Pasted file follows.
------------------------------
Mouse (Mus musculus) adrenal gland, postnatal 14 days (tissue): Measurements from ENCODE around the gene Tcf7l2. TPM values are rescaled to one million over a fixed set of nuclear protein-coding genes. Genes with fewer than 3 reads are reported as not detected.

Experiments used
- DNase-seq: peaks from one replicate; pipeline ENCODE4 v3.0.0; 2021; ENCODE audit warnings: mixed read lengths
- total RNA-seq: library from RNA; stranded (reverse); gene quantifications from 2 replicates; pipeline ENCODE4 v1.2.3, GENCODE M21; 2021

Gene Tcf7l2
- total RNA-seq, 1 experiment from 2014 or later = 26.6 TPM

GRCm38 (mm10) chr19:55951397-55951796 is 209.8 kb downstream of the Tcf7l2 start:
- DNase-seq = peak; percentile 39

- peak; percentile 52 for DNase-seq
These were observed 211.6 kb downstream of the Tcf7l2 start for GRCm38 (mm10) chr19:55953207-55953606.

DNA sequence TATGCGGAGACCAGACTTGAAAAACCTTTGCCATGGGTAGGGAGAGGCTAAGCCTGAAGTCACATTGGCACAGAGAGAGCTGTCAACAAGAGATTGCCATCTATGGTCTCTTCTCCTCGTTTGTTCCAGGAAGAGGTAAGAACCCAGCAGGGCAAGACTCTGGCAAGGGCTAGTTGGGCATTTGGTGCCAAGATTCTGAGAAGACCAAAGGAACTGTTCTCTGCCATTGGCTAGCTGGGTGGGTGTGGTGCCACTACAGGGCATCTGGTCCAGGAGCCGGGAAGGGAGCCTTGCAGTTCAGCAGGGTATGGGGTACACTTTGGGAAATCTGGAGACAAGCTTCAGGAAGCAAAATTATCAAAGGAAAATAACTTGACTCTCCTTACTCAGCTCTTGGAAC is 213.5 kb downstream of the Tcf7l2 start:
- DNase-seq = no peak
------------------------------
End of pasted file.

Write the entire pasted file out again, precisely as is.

Mouse (Mus musculus) adrenal gland, postnatal 14 days (tissue): Measurements from ENCODE around the gene Tcf7l2. TPM values are rescaled to one million over a fixed set of nuclear protein-coding genes. Genes with fewer than 3 reads are reported as not detected.

Experiments used
- DNase-seq: peaks from one replicate; pipeline ENCODE4 v3.0.0; 2021; ENCODE audit warnings: mixed read lengths
- total RNA-seq: library from RNA; stranded (reverse); gene quantifications from 2 replicates; pipeline ENCODE4 v1.2.3, GENCODE M21; 2021

Gene Tcf7l2
- total RNA-seq, 1 experiment from 2014 or later = 26.6 TPM

GRCm38 (mm10) chr19:55951397-55951796 is 209.8 kb downstream of the Tcf7l2 start:
- DNase-seq = peak; percentile 39

- peak; percentile 52 for DNase-seq
These were observed 211.6 kb downstream of the Tcf7l2 start for GRCm38 (mm10) chr19:55953207-55953606.

DNA sequence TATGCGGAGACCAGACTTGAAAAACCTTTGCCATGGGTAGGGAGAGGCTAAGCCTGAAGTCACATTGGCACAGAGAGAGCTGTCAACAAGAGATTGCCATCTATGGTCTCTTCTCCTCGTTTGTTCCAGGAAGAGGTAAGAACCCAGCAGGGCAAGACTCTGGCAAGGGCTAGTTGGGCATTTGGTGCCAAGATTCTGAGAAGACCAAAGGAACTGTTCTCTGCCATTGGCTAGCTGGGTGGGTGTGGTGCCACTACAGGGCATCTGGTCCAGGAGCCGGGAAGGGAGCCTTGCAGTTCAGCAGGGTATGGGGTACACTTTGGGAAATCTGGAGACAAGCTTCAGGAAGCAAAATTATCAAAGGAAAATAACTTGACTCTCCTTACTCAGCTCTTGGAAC is 213.5 kb downstream of the Tcf7l2 start:
- DNase-seq = no peak